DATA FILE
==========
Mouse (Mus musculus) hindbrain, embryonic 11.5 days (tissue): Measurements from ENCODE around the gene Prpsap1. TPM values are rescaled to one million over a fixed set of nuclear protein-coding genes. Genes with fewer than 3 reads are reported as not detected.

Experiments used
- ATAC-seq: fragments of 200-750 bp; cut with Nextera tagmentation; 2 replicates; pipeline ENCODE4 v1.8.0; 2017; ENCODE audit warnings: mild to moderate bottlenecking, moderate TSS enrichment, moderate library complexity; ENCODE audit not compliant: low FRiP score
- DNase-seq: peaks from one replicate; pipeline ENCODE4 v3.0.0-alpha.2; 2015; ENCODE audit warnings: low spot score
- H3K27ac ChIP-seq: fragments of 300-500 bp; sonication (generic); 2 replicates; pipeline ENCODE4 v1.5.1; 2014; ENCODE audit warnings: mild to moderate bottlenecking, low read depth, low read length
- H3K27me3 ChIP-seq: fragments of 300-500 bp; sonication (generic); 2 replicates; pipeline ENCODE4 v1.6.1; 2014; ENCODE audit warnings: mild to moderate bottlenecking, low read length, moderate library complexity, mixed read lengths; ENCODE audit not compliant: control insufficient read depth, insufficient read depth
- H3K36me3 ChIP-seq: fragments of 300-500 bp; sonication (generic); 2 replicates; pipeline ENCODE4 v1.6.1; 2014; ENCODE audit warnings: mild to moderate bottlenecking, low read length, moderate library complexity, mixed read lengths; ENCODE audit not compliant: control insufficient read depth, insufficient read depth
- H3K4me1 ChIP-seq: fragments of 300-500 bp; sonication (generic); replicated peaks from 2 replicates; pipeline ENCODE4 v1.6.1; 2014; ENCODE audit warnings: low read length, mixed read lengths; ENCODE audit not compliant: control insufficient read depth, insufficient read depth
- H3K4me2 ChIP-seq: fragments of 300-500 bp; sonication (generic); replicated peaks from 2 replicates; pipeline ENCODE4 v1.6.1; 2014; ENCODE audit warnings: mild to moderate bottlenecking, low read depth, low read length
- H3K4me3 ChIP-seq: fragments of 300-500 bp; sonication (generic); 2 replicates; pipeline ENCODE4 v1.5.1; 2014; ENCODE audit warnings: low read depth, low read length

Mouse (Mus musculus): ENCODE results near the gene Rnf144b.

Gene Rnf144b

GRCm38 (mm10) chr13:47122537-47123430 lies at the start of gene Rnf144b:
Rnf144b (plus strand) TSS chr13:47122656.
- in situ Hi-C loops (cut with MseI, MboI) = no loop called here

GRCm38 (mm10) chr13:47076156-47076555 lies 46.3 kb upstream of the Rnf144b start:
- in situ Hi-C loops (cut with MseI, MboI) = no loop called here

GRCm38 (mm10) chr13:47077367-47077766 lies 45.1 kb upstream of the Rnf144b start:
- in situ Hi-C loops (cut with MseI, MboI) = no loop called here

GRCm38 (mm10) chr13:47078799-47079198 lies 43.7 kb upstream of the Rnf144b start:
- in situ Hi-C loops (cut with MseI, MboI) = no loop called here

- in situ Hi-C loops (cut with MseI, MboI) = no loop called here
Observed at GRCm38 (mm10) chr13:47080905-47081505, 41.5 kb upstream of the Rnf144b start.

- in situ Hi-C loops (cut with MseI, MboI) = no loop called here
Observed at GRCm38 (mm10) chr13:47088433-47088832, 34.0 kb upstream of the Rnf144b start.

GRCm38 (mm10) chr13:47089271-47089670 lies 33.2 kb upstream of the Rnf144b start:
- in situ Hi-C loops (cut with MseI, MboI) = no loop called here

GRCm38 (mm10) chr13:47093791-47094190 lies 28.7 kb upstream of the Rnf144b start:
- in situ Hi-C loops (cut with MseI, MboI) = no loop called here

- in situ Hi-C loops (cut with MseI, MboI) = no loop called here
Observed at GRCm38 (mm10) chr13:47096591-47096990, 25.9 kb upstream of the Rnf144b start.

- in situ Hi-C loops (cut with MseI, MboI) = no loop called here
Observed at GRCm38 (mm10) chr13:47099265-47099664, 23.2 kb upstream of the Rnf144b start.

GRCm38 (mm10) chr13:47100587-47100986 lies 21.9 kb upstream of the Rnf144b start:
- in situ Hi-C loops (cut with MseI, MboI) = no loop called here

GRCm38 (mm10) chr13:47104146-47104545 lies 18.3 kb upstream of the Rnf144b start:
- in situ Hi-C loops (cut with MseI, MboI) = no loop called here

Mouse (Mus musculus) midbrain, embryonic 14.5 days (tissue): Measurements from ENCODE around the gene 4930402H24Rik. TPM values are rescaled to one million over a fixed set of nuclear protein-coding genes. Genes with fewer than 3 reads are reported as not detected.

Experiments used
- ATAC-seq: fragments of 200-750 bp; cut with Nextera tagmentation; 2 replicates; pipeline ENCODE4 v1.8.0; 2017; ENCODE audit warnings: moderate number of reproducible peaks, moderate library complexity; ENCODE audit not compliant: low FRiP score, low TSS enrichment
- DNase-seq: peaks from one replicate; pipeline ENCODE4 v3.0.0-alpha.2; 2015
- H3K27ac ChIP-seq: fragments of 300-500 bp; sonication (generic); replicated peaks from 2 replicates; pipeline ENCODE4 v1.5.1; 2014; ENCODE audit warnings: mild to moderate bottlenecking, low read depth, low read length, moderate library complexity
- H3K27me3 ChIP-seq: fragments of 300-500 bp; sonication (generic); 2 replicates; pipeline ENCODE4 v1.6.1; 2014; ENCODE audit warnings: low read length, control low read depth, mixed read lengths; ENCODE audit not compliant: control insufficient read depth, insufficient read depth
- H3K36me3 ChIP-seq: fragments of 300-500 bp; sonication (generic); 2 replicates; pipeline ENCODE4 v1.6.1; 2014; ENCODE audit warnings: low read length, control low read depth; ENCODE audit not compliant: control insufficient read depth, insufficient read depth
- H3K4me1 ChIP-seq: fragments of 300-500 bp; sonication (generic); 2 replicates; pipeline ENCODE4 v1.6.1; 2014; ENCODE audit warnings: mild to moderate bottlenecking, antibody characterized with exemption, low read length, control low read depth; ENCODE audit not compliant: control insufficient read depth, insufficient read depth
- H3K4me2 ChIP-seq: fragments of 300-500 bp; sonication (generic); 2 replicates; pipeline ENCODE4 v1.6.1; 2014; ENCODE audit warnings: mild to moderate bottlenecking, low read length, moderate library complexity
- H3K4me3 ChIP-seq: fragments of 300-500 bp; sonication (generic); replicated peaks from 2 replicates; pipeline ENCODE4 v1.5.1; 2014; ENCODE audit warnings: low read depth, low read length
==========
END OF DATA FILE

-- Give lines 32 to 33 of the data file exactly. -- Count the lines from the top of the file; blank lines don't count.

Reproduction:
- in situ Hi-C loops (cut with MseI, MboI) = no loop called here
Observed at GRCm38 (mm10) chr13:47099265-47099664, 23.2 kb upstream of the Rnf144b start.